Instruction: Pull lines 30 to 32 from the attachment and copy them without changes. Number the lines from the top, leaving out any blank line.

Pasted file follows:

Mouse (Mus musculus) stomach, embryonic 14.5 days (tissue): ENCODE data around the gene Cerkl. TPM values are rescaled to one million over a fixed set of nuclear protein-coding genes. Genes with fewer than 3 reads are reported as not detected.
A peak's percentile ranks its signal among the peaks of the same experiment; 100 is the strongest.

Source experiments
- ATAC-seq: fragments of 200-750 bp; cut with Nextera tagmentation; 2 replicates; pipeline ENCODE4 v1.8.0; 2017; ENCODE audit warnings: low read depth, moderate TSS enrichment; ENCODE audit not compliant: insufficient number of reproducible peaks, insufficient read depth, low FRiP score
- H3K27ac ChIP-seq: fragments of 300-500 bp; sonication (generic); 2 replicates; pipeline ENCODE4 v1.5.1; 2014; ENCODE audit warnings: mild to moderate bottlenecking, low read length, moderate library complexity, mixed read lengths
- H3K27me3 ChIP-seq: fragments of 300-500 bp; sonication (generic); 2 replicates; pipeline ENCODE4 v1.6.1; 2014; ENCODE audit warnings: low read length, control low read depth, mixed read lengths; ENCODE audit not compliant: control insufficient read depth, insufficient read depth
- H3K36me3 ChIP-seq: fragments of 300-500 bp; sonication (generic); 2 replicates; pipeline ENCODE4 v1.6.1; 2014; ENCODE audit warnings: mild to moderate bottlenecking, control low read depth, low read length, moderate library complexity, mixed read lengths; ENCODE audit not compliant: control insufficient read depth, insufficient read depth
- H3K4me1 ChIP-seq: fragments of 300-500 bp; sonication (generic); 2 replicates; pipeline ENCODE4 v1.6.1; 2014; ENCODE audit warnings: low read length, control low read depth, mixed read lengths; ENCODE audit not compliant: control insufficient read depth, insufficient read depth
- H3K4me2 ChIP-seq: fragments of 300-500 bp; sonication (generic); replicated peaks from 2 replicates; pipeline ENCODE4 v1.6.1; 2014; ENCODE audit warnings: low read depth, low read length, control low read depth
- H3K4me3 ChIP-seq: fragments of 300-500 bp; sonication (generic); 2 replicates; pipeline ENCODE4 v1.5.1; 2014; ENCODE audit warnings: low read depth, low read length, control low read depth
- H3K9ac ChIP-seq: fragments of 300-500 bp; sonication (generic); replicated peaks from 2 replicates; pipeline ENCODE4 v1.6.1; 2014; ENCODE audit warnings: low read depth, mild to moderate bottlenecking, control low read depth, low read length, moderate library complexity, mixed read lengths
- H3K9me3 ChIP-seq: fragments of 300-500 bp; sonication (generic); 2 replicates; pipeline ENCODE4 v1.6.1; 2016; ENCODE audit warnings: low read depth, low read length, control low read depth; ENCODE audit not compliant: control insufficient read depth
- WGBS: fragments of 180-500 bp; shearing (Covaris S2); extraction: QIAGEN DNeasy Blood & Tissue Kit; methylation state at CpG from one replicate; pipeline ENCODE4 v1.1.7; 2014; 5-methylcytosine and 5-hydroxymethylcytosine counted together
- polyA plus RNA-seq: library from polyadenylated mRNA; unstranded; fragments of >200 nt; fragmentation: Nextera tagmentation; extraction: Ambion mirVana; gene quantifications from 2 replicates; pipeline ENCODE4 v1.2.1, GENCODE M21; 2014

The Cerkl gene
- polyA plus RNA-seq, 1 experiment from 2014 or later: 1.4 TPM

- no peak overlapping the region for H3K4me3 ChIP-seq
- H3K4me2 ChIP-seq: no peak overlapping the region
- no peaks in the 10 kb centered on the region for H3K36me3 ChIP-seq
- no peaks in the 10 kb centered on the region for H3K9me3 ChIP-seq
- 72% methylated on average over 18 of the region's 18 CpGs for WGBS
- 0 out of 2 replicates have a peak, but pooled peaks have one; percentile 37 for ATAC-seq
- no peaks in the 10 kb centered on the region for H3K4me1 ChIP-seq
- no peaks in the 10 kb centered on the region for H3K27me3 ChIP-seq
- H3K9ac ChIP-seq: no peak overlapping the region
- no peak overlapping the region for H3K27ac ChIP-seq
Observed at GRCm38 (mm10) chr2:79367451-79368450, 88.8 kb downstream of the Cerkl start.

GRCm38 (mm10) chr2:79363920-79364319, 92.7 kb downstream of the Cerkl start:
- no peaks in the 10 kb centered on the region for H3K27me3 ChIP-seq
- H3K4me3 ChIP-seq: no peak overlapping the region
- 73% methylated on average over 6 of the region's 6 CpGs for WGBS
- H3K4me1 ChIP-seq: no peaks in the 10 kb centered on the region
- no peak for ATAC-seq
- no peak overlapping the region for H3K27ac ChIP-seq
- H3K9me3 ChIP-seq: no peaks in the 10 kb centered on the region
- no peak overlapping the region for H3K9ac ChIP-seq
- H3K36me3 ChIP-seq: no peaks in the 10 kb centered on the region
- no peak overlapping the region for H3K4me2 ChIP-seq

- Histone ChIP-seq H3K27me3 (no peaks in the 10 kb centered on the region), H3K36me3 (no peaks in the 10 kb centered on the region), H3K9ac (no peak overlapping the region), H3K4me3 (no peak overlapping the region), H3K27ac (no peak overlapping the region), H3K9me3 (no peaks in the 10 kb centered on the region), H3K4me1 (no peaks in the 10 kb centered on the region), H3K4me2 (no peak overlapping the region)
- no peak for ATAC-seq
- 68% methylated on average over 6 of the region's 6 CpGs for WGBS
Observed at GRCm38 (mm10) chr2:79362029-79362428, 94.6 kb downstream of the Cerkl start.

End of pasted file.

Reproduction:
- H3K4me3 ChIP-seq: no peak overlapping the region
- 73% methylated on average over 6 of the region's 6 CpGs for WGBS
- H3K4me1 ChIP-seq: no peaks in the 10 kb centered on the region